SpaceX Successfully Launches and Lands Starship — a Milestone in Elon Musk's Quest for Mars
After four unsuccessful launches that ended in fiery explosions, SpaceX on Wednesday successfully launched and landed its Starship rocketship, a stainless steel vehicle Elon Musk plans to one day use to shuttle people to and from Mars.
SpaceX said the completed mission was the company's fifth high-altitude flight test of a Starship prototype from Starbase in Texas — and just so happened to fall on the 60th anniversary of the first American to travel in space.
The most recent flight test in March failed after the vehicle "experienced a rapid unscheduled disassembly" shortly after the landing burn started.
The Starship cooperated, however, for this go-round, and flew more than six miles about the Gulf of Mexico before it flipped and descended horizontally, then went vertical once more in time for landing, according to the Associated Press.
The outlet reported that a fire at the base of the 160-foot rocket was extinguished quickly.
Live feed of Starship SN15 flight test → https://t.co/Hs5C53qBxb https://t.co/chZjdVAute
— SpaceX (@SpaceX) May 5, 2021
"Starship landing nominal!" Musk, the CEO and founder of SpaceX, tweeted shortly after.
Starship landing nominal!
— Elon Musk (@elonmusk) May 5, 2021
SpaceX said the Starship was powered through ascent by three Raptor engines, and then descended under "active aerodynamic control, accomplished by independent movement of two forward and two alt flaps on the vehicle."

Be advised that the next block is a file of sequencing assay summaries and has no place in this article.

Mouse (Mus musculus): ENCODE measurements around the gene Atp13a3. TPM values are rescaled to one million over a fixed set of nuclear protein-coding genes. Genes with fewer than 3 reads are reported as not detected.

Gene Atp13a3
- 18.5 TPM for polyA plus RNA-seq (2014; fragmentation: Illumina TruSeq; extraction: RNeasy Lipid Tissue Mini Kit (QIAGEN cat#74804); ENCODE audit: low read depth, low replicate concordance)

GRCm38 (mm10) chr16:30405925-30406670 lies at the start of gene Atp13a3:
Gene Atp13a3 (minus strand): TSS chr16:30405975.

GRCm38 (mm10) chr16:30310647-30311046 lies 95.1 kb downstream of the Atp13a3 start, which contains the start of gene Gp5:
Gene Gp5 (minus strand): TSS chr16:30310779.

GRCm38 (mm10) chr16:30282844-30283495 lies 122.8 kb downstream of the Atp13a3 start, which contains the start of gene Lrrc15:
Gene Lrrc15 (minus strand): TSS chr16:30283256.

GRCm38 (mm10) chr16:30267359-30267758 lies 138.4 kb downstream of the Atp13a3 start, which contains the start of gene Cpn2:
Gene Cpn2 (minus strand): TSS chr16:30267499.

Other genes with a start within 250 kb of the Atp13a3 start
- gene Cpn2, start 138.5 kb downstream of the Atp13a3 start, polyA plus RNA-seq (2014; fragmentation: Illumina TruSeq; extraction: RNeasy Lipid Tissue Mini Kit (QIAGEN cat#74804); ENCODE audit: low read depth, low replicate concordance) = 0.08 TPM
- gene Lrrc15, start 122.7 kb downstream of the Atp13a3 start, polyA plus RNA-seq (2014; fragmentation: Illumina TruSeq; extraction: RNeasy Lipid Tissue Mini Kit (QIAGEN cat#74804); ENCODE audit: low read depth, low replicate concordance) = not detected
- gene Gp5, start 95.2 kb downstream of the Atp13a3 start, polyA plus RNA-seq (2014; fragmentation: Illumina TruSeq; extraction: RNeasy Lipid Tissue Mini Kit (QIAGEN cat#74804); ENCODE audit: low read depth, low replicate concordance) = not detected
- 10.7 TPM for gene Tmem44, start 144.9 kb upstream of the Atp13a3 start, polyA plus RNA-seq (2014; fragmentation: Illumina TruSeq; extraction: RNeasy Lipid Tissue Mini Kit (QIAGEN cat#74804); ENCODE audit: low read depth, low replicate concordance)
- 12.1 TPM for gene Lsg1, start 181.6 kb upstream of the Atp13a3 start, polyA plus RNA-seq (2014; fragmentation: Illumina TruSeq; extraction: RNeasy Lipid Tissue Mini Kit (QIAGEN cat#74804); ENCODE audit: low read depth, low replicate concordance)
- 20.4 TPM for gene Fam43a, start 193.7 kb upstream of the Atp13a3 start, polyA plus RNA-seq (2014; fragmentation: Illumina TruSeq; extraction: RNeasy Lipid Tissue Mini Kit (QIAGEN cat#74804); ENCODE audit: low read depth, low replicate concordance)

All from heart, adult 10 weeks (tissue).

The four flaps were actuated by an onboard flight computer to control the vehicle's altitude during flight, and enable precise landing at the intended location.
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SpaceX said the point of the test flights are to improve understanding and development of "a fully reusable transportation system designed to carry both crew and cargo on long-duration interplanetary flights, and help humanity return to the Moon, and travel to Mars and beyond."
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Musk raised eyebrows last month when he said in an interview that "a bunch of people will probably die" in the beginning stages of Mars exploration as experts work out the kinks of traveling to the Red Planet.
"Going to Mars reads like that ad book for [explorer Ernest] Shackleton going to the Antarctic," Musk, 49, told Peter Diamandis in a lengthy interview that streamed live on YouTube on Thursday. "It's dangerous, it's uncomfortable, it's a long journey. You might not come back alive. But it's a glorious adventure, and it'll be an amazing experience."
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Musk initially hoped that SpaceX would be able to send people to Mars by 2024, but later revised the goal to a later date.
In December, he said he was "highly confident" that his company could land humans on Mars by 2026, according to CNBC.
"If we get lucky, maybe four years. We want to send an uncrewed vehicle there in two years," he reportedly said at an award show webcast from Berlin.